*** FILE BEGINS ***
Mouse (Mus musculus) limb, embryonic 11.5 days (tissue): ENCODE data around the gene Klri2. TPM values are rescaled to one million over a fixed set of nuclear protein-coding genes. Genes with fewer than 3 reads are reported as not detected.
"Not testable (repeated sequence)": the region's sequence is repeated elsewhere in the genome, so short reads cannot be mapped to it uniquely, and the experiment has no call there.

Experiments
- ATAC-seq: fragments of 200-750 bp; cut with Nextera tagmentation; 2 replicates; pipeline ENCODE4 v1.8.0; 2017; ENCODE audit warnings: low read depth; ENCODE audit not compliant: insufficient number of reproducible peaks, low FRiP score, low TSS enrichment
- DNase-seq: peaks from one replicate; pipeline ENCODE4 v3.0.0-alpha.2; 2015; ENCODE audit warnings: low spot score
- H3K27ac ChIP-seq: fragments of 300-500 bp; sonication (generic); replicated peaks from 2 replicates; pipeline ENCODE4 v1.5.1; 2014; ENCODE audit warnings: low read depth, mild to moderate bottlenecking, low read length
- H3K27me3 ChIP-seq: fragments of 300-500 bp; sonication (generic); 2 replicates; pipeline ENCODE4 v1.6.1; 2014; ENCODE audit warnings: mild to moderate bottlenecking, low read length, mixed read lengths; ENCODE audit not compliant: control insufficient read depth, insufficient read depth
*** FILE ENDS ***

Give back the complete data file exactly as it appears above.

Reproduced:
Mouse (Mus musculus) limb, embryonic 11.5 days (tissue): ENCODE data around the gene Klri2. TPM values are rescaled to one million over a fixed set of nuclear protein-coding genes. Genes with fewer than 3 reads are reported as not detected.
"Not testable (repeated sequence)": the region's sequence is repeated elsewhere in the genome, so short reads cannot be mapped to it uniquely, and the experiment has no call there.

Experiments
- ATAC-seq: fragments of 200-750 bp; cut with Nextera tagmentation; 2 replicates; pipeline ENCODE4 v1.8.0; 2017; ENCODE audit warnings: low read depth; ENCODE audit not compliant: insufficient number of reproducible peaks, low FRiP score, low TSS enrichment
- DNase-seq: peaks from one replicate; pipeline ENCODE4 v3.0.0-alpha.2; 2015; ENCODE audit warnings: low spot score
- H3K27ac ChIP-seq: fragments of 300-500 bp; sonication (generic); replicated peaks from 2 replicates; pipeline ENCODE4 v1.5.1; 2014; ENCODE audit warnings: low read depth, mild to moderate bottlenecking, low read length
- H3K27me3 ChIP-seq: fragments of 300-500 bp; sonication (generic); 2 replicates; pipeline ENCODE4 v1.6.1; 2014; ENCODE audit warnings: mild to moderate bottlenecking, low read length, mixed read lengths; ENCODE audit not compliant: control insufficient read depth, insufficient read depth